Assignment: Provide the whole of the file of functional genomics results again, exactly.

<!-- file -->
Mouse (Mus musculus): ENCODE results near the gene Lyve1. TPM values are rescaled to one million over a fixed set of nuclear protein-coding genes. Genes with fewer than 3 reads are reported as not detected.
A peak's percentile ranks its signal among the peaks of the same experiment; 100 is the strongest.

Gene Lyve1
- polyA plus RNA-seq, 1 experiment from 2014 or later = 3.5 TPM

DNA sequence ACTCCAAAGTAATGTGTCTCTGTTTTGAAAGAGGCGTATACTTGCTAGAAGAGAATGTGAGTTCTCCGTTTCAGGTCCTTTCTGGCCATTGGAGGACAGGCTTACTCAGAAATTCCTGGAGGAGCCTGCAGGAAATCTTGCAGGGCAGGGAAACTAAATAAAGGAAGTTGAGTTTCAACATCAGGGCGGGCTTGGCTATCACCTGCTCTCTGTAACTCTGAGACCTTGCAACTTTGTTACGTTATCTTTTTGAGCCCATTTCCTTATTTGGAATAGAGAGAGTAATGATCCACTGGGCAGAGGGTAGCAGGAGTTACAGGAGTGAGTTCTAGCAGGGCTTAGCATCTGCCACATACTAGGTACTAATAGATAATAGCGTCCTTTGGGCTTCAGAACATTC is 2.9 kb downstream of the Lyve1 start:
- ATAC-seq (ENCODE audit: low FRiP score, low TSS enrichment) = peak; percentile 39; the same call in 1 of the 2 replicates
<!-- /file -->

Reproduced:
Mouse (Mus musculus): ENCODE results near the gene Lyve1. TPM values are rescaled to one million over a fixed set of nuclear protein-coding genes. Genes with fewer than 3 reads are reported as not detected.
A peak's percentile ranks its signal among the peaks of the same experiment; 100 is the strongest.

Gene Lyve1
- polyA plus RNA-seq, 1 experiment from 2014 or later = 3.5 TPM

DNA sequence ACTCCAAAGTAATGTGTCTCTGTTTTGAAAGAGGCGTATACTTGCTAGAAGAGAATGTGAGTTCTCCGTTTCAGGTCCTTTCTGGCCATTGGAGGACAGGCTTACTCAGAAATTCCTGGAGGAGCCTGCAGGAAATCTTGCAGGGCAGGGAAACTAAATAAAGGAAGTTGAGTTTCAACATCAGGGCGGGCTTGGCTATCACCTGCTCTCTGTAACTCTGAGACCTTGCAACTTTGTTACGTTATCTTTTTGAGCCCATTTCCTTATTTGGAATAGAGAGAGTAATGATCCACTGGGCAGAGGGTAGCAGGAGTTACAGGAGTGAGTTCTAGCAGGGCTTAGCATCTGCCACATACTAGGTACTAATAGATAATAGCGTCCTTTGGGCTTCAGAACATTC is 2.9 kb downstream of the Lyve1 start:
- ATAC-seq (ENCODE audit: low FRiP score, low TSS enrichment) = peak; percentile 39; the same call in 1 of the 2 replicates